What I Wish I'd Known About Anxiety When I Was Younger

what I wish I had known about anxiety when I was younger

When I was younger I would always crave a fresh start. Moving from grade 8 to high school, from high school to university, and later from university to a new job in a new city - each of these transitions felt like an opportunity. An opportunity to be a new person, to lead a brand new life, to be happy. I told myself “it’s all going to be different this time…” but, despite my good intentions, and a fresh new environment I was still the same person. I let anxiety darken my experience and I would focus on how I didn’t fit in with all the other shiny colorful extroverted people around me. I would feel isolated, and worse I felt ashamed and embarrassed about how I just didn’t quite fit - and that everyone knew it.

For me it was crushing social anxiety, for you it might be a different type of anxiety you’re coping with. Regardless, these are the things that have brought me peace - that I wish I could go back and share with my younger self.

1. You Are Not Alone.

Anxiety can make you feel like the world is full of bright, energetic extroverted people, leaving you feel wrong - like a shadow of what you were meant to be. The cruel thing about anxiety is that it makes you feel other, not enough, like the world can’t understand you. Over time you can embrace who you are and be an individual in a world full of individuals rather than the odd one out.

2. Share yourself.

Anxiety can feel like a flaw that you need to hide. The fear of revealing yourself to others only makes you feel more other and isolated. Unburden yourself and instead open up about your anxiety. Own it. Share it with friends before a party, or if it’s safe to do so share it with a co-workers before a big call, a meeting, or a presentation.

When I first started seeing a therapist I told him that I was worried that being open about my anxiety would be giving up and letting it be real. He deftly reminded me that it is real and that speaking up about it serves as a pressure release. Cracking that shell just a bit gives you space to take some deep breaths and be mindful and present rather than worrying about whatever event is triggering your anxiety.

3. Your Past Matters

It sounds so cliche, but sometimes there’s a root to your suffering hidden away in your past. The pain that we all have in us is something we need to acknowledge and feel, not avoid. Michael Singer, author of “The Untethered Soul,” told Oprah we need to remove our thorns. “The key point of it is, you have two choices. One is, you can either try to avoid everything in your life that touches that thorn. Or, you can do this amazing alternative, which is to take it out. By avoiding the thorn, you will be avoiding it your entire life. It will go on constantly,”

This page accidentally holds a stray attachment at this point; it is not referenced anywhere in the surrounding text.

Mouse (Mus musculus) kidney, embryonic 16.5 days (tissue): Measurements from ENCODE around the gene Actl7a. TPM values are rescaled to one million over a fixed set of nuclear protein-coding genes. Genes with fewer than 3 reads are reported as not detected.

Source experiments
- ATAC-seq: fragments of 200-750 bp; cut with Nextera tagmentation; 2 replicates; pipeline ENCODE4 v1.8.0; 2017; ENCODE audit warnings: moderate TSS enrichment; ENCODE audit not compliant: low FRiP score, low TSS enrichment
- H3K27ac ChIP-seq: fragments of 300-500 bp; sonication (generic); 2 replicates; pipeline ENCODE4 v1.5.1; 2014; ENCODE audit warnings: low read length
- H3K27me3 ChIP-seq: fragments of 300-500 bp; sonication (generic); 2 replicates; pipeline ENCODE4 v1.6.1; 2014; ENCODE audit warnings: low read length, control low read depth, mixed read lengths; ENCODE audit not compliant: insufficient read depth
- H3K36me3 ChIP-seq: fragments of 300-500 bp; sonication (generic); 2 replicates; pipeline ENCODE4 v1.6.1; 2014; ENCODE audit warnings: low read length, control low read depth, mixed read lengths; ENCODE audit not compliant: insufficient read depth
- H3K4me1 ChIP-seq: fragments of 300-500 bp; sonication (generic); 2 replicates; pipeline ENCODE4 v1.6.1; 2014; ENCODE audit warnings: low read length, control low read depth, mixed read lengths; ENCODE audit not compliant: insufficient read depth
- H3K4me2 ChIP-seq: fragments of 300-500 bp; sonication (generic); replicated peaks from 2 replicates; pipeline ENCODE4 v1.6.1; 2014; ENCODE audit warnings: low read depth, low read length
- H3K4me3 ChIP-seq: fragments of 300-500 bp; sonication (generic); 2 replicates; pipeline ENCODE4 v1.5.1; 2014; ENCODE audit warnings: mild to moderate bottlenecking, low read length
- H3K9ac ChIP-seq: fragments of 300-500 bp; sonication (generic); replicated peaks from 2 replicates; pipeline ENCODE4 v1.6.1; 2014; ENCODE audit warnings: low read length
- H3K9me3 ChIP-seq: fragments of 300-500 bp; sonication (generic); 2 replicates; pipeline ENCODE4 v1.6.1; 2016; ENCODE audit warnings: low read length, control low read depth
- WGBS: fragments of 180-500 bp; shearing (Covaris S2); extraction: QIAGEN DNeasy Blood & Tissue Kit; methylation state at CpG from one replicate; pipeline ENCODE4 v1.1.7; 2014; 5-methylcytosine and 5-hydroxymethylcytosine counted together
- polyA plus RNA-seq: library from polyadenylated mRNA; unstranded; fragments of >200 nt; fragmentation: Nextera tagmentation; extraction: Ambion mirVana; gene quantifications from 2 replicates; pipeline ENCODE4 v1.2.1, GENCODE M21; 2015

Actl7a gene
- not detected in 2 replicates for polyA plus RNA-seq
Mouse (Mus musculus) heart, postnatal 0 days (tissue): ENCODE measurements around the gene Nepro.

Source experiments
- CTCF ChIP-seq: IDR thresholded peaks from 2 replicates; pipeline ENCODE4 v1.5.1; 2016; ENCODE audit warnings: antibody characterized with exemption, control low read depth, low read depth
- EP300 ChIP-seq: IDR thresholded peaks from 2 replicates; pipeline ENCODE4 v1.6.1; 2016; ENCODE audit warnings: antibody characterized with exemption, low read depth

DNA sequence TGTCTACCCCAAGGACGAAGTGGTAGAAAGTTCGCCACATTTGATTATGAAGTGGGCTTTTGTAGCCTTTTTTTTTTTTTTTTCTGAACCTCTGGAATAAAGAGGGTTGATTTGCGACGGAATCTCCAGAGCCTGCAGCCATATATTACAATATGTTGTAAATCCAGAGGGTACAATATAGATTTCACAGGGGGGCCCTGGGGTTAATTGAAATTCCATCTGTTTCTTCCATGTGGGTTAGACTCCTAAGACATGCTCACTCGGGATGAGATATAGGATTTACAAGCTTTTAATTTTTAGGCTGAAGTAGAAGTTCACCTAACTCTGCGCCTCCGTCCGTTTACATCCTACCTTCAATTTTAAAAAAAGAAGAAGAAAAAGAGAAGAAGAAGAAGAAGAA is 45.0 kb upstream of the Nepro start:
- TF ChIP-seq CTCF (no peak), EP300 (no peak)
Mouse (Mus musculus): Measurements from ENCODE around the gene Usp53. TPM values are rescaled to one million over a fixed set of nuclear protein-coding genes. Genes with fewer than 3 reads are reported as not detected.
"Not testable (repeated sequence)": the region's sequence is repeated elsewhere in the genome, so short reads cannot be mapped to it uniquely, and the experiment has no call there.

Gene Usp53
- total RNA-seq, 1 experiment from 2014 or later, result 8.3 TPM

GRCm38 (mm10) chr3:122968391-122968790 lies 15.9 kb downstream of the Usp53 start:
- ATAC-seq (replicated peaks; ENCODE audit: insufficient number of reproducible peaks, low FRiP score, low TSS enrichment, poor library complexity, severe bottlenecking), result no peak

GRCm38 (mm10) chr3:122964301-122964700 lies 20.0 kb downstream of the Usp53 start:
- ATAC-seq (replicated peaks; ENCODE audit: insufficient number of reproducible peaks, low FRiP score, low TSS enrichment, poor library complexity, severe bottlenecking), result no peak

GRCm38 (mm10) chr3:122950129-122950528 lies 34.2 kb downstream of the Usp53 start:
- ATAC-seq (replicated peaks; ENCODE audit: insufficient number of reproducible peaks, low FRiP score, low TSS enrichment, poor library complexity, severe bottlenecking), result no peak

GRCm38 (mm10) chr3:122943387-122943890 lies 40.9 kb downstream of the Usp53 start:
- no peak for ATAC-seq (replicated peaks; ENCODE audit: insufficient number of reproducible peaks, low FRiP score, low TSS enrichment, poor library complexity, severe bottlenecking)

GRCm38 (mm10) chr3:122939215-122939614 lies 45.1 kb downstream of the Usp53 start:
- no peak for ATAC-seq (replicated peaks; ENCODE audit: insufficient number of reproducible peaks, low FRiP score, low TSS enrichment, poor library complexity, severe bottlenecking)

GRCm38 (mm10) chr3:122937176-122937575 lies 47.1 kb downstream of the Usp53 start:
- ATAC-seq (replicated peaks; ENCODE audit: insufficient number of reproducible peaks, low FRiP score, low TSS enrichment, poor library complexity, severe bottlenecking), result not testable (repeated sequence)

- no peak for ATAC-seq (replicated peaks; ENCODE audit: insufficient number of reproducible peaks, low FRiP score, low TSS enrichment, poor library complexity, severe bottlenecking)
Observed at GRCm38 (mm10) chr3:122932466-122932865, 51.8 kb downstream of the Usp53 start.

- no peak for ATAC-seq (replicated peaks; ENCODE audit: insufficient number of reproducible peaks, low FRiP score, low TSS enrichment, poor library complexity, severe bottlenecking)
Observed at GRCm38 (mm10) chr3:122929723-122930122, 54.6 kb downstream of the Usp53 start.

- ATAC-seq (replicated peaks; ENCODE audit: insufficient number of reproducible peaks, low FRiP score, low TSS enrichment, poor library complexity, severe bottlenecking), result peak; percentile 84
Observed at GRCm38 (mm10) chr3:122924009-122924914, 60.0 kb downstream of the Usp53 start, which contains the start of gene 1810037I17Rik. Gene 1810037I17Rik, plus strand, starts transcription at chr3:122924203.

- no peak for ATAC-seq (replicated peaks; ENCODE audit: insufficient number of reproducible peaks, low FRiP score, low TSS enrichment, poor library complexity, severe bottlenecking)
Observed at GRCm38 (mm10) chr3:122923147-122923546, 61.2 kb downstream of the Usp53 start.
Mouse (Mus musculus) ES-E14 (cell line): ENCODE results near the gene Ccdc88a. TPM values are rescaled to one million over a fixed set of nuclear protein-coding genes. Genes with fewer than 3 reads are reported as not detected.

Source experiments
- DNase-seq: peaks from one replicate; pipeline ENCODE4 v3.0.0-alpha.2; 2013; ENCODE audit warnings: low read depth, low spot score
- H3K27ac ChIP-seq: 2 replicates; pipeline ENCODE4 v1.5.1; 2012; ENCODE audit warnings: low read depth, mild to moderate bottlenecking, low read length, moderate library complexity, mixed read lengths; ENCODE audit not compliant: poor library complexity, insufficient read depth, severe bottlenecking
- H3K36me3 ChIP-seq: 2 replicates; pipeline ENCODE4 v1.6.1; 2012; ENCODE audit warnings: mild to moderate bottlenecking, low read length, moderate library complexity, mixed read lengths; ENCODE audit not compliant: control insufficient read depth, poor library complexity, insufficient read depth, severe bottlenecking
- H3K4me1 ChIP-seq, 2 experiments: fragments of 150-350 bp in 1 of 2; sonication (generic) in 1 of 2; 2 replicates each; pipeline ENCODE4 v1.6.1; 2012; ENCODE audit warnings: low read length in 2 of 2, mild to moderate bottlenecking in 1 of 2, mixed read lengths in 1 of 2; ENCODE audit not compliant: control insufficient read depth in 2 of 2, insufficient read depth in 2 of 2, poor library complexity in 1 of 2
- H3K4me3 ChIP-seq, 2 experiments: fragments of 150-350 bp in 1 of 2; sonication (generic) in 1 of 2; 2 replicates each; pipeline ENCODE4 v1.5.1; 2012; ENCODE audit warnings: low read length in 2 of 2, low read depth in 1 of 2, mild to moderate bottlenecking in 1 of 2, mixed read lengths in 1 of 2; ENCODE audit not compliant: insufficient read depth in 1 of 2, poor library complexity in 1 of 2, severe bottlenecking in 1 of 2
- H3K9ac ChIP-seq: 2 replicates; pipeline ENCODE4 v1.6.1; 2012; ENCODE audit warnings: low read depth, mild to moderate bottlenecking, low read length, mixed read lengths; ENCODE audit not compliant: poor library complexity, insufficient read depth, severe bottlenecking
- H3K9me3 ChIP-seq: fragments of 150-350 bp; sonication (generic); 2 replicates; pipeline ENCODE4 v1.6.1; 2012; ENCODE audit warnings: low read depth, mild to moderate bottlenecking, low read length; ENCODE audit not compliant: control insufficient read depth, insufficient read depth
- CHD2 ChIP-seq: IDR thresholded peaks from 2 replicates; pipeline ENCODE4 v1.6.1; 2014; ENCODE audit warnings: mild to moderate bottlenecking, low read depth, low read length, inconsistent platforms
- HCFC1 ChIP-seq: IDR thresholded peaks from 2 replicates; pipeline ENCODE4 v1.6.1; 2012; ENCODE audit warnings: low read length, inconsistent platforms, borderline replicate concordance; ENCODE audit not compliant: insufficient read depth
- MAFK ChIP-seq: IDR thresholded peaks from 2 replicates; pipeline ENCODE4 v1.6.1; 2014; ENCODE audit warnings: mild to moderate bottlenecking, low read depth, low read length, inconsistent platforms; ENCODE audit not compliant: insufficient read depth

Psychotherapy is an amazing tool and a beautiful gift to yourself if you can afford it as means of safely digging to the root of your anxieties.

4. Be Mindful

We hear so much about the benefits of mindfulness and meditation nowadays that it’s easy to write it off as a make-believe tool used only by insta models in their morning routine. But - the truth is that mindfulness is a powerful tool that can be used against anxiety. Rather than focusing on the past (as mentioned above) or the future, being mindful allows us to focus on the present. By not worrying that you sounded dumb when introducing yourself to a new colleague yesterday, or worrying about a call you have to take with a contentious tomorrow, we can be present in the moment we’re living in. The reality of the present is a place in which we can find calm.

Mindfulness needs to be exercised and you can start with an app like Calm or Headspace, or you can simply notice that you’ve had a worrying thought about past or present and then bring your attention back to your current space.

5. Negative Thinking is worthless

I’m paraphrasing Don Miguel Ruiz “The Four Agreements” when I say that your inner Judge is an a**hole. Sometimes we get lost in the constant chatter in our minds and forget that it isn’t truth, or unconscious wisdom, but literally mindless chatter. It’s worthless.

When we’re catastrophizing a situation, assuming negative intent from others, or closing ourselves off to new experiences we’re reframing the truth to fit our own damaged stories. Remind yourself to look for facts - not assumptions or your own perceptions. You can’t know what someone is thinking unless you ask them, and you can’t know the outcome of any given scenario. Look for facts, not for more story.

Anxiety, LifeJeremy